Without a club, relegated to the bench and in conflict with the coach, Santos: at the end of Portugal’s World Cup in Qatar, after a quarter-final against Morocco, it looked like the long and successful Cristiano Ronaldo cycle had ended. A few weeks later, however, CR7 was being presented at Al-Nassr and Roberto Martínez replaced Santos. “My impression, when I first spoke to him, was that of an 18-year-old person,” said Martínez, who was in Riyadh a few days after being hired. “For most players, the body fails first and the head then has to accept it. With Cristiano, the opposite seems to happen. The body will only stop when the head says it has to stop.” The Saudi Pro League may not be as good as Ronaldo says it is but it has allowed him to score goals again. At 39, he will become the first player to appear in six European Championship finals tournaments. “I’ve already learned that anything can happen,” the forward said. “I’m enjoying the present and now I aim to go to the Euros to see what happens. I want to enjoy the moment.”

Cristiano Ronaldo (centre) surges forward during Portugal’s 2-0 friendly defeat by Slovenia in March 2024.View image in fullscreen

One to watch

“The first time I saw João Neves was with the under-19 team and I immediately saw the talent he has,” Roberto Martínez said in January. “But it was difficult to predict that he could move so quickly to the first team and to play as well as he has with Benfica.” In the end the Spaniard could not resist the qualities of the diminutive midfielder who plays with his shirt tucked into his shorts, and who has won over his teammates with talent and humility. “I have never seen anything like it in my career. Within two days he had gained the respect of the whole dressing room,” Martínez said.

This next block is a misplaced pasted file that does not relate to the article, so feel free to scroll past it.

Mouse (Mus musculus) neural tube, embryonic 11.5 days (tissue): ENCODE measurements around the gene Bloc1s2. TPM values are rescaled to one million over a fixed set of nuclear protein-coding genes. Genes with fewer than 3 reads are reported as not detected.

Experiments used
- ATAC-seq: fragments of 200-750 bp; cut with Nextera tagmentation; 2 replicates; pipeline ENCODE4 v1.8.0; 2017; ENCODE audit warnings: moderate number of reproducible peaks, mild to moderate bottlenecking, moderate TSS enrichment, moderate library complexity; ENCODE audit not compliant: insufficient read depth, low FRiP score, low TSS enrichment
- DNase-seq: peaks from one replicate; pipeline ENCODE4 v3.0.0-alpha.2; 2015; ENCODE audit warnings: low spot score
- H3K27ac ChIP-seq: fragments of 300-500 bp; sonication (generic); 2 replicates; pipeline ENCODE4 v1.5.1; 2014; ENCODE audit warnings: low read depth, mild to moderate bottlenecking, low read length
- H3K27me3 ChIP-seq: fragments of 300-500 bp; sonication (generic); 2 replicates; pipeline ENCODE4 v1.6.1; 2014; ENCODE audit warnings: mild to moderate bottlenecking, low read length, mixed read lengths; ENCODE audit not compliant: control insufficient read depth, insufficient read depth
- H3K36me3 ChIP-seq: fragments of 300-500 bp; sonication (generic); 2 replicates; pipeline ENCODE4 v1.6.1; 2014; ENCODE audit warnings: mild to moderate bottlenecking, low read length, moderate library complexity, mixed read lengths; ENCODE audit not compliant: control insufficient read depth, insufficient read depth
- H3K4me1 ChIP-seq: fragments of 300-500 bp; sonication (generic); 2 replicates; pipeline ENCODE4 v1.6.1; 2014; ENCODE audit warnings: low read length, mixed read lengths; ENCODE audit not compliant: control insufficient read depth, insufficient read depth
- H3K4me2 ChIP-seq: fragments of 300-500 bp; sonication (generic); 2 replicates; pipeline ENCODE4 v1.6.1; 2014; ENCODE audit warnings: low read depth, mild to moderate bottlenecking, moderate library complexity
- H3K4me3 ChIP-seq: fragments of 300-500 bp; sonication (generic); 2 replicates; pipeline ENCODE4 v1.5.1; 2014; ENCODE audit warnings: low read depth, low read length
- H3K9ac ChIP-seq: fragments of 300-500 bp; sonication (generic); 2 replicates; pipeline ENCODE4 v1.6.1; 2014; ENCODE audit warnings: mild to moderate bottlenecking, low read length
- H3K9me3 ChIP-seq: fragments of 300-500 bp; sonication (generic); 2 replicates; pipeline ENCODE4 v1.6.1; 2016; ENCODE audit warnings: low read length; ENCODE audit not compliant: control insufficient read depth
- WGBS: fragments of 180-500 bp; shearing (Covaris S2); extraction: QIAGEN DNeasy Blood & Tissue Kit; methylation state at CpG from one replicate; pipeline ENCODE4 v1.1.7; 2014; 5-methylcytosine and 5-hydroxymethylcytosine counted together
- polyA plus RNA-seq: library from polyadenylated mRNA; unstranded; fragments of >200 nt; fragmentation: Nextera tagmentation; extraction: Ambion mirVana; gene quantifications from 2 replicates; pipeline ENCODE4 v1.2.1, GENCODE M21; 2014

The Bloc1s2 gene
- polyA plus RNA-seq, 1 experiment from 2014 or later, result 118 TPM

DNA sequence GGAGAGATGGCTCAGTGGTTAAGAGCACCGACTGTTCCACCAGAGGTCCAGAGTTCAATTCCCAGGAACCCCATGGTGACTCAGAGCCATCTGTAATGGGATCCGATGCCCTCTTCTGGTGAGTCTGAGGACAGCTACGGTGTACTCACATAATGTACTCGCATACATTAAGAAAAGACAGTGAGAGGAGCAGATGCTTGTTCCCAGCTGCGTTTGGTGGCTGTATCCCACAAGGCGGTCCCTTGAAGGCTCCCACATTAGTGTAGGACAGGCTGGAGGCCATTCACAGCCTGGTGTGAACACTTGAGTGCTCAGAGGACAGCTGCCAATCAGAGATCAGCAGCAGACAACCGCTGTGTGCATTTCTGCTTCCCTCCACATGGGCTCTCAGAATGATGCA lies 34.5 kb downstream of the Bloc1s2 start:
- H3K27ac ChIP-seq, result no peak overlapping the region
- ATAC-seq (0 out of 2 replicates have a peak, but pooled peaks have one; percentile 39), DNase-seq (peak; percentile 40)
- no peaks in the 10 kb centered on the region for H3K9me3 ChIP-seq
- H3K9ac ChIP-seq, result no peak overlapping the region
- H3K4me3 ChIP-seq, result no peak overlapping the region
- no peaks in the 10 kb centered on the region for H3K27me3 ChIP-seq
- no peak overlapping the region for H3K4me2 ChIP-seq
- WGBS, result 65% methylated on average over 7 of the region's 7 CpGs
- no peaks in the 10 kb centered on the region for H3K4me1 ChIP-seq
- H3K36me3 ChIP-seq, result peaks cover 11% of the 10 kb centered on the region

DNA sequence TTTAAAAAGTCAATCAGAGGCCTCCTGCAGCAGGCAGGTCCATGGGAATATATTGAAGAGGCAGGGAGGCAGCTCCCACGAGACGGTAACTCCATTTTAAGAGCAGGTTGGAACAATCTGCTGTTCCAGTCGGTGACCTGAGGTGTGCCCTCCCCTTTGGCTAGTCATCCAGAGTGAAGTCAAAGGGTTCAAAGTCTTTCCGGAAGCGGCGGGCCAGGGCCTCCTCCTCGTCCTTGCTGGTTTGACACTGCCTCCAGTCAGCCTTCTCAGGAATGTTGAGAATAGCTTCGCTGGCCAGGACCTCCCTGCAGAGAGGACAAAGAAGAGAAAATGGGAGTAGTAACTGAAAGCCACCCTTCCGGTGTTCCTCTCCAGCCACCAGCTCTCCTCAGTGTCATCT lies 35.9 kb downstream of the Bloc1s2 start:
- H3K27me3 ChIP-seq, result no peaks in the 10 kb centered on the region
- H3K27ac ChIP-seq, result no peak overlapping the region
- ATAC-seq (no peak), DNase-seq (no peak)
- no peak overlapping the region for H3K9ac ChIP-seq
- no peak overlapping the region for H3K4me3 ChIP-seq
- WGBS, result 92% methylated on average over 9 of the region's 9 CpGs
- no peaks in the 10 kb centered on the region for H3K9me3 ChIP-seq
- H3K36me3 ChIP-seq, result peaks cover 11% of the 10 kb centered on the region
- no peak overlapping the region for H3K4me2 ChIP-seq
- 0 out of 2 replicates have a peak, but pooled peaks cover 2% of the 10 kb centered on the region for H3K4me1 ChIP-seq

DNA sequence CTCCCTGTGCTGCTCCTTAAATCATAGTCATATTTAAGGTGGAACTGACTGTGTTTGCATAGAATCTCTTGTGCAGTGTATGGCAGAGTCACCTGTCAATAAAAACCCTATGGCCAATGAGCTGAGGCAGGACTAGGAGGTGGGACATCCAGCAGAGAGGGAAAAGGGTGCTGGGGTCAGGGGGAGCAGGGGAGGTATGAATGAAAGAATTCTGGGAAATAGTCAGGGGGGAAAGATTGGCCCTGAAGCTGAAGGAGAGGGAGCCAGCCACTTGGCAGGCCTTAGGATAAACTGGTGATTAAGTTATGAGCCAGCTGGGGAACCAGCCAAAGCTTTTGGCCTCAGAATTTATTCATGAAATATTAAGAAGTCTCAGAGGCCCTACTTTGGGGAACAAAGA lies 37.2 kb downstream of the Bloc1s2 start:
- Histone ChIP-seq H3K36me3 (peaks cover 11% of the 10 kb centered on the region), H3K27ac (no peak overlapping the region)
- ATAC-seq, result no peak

The maverick

João Cancelo is not a player who usually causes problems with teammates, but is probably the person who has his heart closest to his mouth. At Manchester City he fell out with Pep Guardiola and was loaned to Bayern Munich and Barcelona. He is emotional and it shows on the pitch, where he sometimes combines his unique prowess in defence and attack with silly mistakes. “There were times when I wasn’t at my best psychologically and that affected me a lot in different competitions, like the last World Cup,” he told A Bola.

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The spine

In Diogo Costa Portugal have one of the world’s most promising goalkeepers. He gives the team security and a good start in buildup play with his footwork. Pepe has been the undisputed leader of the Portugal defence for a long time but has had fitness problems and Rúben Dias is ready to assume that mantle. The Manchester-based Bruno Fernandes and Bernardo Silva are the brains of the team with the former poised to inherit the captain’s armband. Up front the main reference point remains Cristiano Ronaldo.

Probable starting XI

Portugal predicted lineupView image in fullscreen

Celebrity fan

Ever since Euro 2004 in Portugal, members of rock band the Gift have been following the major tournaments, sometimes combining them with concerts in the host countries, sometimes just following the team. Carlos Brum is not a celebrity in the world of entertainment, but he has become Portugal’s No 1 fan, missing one tournament in the past 22 years. Whenever he can he travels in his van to watch the Portugal team. The best known Portugal fan abroad, though is Cristiano Ronaldo’s mother, Dolores Aveiro, who always seems unfazed by media scrutiny and supports the team with uninhibited passion from the VIP box.

Culinary delight

Nothing beats the ritual of having a bifana (pork steak sandwich) and a beer before and/or after the game, often from a food truck near the venue.

Portugal team profile written by Nuno Travassos for A Bola